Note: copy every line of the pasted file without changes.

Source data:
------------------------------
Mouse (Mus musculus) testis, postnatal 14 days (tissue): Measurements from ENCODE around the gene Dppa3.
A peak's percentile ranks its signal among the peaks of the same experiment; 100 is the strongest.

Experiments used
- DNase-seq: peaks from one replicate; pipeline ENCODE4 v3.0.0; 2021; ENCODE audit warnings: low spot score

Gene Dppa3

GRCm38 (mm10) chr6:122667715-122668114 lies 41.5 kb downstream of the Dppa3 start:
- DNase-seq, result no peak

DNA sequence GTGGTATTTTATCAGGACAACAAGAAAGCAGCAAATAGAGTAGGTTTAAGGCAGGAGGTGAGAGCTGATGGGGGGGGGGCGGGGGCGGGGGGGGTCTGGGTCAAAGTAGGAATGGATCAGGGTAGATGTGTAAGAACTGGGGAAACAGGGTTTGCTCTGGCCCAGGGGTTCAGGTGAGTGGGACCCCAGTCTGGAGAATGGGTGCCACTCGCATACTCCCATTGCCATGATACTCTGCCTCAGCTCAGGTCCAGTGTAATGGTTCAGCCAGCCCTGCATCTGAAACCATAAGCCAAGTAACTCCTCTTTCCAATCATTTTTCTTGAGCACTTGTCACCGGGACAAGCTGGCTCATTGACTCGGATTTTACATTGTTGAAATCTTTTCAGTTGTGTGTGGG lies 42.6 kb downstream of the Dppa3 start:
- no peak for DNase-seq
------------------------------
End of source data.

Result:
Mouse (Mus musculus) testis, postnatal 14 days (tissue): Measurements from ENCODE around the gene Dppa3.
A peak's percentile ranks its signal among the peaks of the same experiment; 100 is the strongest.

Experiments used
- DNase-seq: peaks from one replicate; pipeline ENCODE4 v3.0.0; 2021; ENCODE audit warnings: low spot score

Gene Dppa3

GRCm38 (mm10) chr6:122667715-122668114 lies 41.5 kb downstream of the Dppa3 start:
- DNase-seq, result no peak

DNA sequence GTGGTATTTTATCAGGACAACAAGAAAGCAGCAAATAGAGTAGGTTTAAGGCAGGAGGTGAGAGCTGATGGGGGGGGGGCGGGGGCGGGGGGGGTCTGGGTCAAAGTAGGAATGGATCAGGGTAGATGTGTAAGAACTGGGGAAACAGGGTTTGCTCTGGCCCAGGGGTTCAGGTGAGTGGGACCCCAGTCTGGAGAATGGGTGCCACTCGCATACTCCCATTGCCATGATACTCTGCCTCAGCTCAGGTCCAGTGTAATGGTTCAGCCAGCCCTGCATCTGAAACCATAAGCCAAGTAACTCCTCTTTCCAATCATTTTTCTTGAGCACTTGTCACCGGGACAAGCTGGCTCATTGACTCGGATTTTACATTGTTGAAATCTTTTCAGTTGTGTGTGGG lies 42.6 kb downstream of the Dppa3 start:
- no peak for DNase-seq